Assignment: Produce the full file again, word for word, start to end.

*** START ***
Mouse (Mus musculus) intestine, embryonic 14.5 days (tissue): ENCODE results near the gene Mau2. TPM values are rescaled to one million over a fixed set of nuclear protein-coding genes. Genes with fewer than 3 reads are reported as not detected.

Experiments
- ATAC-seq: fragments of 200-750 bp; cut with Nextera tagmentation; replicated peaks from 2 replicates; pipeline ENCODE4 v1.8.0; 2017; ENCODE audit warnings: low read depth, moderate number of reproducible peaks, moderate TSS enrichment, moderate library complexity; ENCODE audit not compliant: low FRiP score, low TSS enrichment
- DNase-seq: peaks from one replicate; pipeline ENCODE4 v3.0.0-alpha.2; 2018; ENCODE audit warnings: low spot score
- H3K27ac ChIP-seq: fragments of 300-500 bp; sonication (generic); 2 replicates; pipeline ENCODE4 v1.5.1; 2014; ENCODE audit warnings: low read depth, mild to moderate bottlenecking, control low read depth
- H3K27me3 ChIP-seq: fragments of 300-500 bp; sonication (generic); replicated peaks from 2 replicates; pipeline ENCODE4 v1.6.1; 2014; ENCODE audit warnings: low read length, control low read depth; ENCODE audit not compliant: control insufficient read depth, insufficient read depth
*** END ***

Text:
Mouse (Mus musculus) intestine, embryonic 14.5 days (tissue): ENCODE results near the gene Mau2. TPM values are rescaled to one million over a fixed set of nuclear protein-coding genes. Genes with fewer than 3 reads are reported as not detected.

Experiments
- ATAC-seq: fragments of 200-750 bp; cut with Nextera tagmentation; replicated peaks from 2 replicates; pipeline ENCODE4 v1.8.0; 2017; ENCODE audit warnings: low read depth, moderate number of reproducible peaks, moderate TSS enrichment, moderate library complexity; ENCODE audit not compliant: low FRiP score, low TSS enrichment
- DNase-seq: peaks from one replicate; pipeline ENCODE4 v3.0.0-alpha.2; 2018; ENCODE audit warnings: low spot score
- H3K27ac ChIP-seq: fragments of 300-500 bp; sonication (generic); 2 replicates; pipeline ENCODE4 v1.5.1; 2014; ENCODE audit warnings: low read depth, mild to moderate bottlenecking, control low read depth
- H3K27me3 ChIP-seq: fragments of 300-500 bp; sonication (generic); replicated peaks from 2 replicates; pipeline ENCODE4 v1.6.1; 2014; ENCODE audit warnings: low read length, control low read depth; ENCODE audit not compliant: control insufficient read depth, insufficient read depth